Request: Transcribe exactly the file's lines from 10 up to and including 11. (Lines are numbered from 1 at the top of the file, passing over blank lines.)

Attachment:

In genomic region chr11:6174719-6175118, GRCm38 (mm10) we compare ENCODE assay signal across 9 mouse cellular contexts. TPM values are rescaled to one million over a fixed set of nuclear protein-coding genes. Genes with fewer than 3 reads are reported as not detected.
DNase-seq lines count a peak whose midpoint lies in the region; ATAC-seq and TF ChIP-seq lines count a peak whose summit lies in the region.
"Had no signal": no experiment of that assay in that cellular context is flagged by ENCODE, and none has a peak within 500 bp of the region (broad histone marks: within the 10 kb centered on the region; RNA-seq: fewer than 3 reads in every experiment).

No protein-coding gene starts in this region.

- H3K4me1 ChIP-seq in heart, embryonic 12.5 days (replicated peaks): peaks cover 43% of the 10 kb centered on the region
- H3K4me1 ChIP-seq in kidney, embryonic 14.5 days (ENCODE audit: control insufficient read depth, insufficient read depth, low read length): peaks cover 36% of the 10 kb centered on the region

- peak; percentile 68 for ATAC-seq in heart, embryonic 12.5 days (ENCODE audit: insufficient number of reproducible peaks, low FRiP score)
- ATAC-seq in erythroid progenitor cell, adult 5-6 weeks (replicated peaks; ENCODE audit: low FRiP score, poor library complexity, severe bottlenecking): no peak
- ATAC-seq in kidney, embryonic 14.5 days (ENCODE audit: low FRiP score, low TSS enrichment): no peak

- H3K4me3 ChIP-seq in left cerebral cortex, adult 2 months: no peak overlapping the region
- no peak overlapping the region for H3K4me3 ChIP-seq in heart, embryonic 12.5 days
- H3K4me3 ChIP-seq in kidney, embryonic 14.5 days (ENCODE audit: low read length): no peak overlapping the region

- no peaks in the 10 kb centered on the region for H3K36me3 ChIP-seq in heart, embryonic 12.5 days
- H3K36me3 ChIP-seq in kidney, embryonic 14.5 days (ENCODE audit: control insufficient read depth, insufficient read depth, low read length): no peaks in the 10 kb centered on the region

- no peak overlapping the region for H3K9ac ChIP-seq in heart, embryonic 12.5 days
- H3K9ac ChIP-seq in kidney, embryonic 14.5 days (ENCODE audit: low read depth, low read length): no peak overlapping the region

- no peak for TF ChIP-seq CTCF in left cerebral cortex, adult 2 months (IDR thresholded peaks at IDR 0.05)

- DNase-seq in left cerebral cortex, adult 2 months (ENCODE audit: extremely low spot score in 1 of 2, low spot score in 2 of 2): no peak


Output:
- H3K4me3 ChIP-seq in left cerebral cortex, adult 2 months: no peak overlapping the region
- no peak overlapping the region for H3K4me3 ChIP-seq in heart, embryonic 12.5 days